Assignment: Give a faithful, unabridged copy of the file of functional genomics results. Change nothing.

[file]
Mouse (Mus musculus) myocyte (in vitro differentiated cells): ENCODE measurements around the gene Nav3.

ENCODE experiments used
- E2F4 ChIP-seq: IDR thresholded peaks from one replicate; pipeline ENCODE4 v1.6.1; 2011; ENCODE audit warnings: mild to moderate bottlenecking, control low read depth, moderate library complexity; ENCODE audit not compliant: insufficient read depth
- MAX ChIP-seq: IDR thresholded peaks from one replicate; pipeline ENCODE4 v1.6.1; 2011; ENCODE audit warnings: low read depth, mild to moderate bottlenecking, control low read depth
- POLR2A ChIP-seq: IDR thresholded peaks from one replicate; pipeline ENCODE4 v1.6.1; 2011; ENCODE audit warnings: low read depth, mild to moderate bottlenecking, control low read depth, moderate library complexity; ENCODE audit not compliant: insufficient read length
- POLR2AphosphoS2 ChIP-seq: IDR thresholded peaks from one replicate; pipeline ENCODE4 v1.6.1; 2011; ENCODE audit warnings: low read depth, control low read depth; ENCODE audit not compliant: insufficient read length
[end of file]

Mouse (Mus musculus) myocyte (in vitro differentiated cells): ENCODE measurements around the gene Nav3.

ENCODE experiments used
- E2F4 ChIP-seq: IDR thresholded peaks from one replicate; pipeline ENCODE4 v1.6.1; 2011; ENCODE audit warnings: mild to moderate bottlenecking, control low read depth, moderate library complexity; ENCODE audit not compliant: insufficient read depth
- MAX ChIP-seq: IDR thresholded peaks from one replicate; pipeline ENCODE4 v1.6.1; 2011; ENCODE audit warnings: low read depth, mild to moderate bottlenecking, control low read depth
- POLR2A ChIP-seq: IDR thresholded peaks from one replicate; pipeline ENCODE4 v1.6.1; 2011; ENCODE audit warnings: low read depth, mild to moderate bottlenecking, control low read depth, moderate library complexity; ENCODE audit not compliant: insufficient read length
- POLR2AphosphoS2 ChIP-seq: IDR thresholded peaks from one replicate; pipeline ENCODE4 v1.6.1; 2011; ENCODE audit warnings: low read depth, control low read depth; ENCODE audit not compliant: insufficient read length